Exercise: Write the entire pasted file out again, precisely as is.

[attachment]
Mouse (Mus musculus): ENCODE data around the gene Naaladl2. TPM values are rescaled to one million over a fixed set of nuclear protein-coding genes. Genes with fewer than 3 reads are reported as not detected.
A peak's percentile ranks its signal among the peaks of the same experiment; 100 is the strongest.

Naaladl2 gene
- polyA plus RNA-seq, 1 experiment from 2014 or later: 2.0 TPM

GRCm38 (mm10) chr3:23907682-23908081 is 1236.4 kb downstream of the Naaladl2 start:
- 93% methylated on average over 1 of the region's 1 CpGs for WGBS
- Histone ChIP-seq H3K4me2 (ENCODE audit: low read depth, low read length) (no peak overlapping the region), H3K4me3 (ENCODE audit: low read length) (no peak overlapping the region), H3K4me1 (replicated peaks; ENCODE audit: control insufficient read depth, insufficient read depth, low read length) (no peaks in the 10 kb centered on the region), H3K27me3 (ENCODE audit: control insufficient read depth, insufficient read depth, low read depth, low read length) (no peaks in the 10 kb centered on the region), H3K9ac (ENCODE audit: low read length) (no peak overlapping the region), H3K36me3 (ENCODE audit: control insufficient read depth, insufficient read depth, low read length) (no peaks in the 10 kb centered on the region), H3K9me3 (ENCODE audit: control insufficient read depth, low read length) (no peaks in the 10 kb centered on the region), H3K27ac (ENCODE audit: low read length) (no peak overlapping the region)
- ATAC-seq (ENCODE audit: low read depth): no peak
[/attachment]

Mouse (Mus musculus): ENCODE data around the gene Naaladl2. TPM values are rescaled to one million over a fixed set of nuclear protein-coding genes. Genes with fewer than 3 reads are reported as not detected.
A peak's percentile ranks its signal among the peaks of the same experiment; 100 is the strongest.

Naaladl2 gene
- polyA plus RNA-seq, 1 experiment from 2014 or later: 2.0 TPM

GRCm38 (mm10) chr3:23907682-23908081 is 1236.4 kb downstream of the Naaladl2 start:
- 93% methylated on average over 1 of the region's 1 CpGs for WGBS
- Histone ChIP-seq H3K4me2 (ENCODE audit: low read depth, low read length) (no peak overlapping the region), H3K4me3 (ENCODE audit: low read length) (no peak overlapping the region), H3K4me1 (replicated peaks; ENCODE audit: control insufficient read depth, insufficient read depth, low read length) (no peaks in the 10 kb centered on the region), H3K27me3 (ENCODE audit: control insufficient read depth, insufficient read depth, low read depth, low read length) (no peaks in the 10 kb centered on the region), H3K9ac (ENCODE audit: low read length) (no peak overlapping the region), H3K36me3 (ENCODE audit: control insufficient read depth, insufficient read depth, low read length) (no peaks in the 10 kb centered on the region), H3K9me3 (ENCODE audit: control insufficient read depth, low read length) (no peaks in the 10 kb centered on the region), H3K27ac (ENCODE audit: low read length) (no peak overlapping the region)
- ATAC-seq (ENCODE audit: low read depth): no peak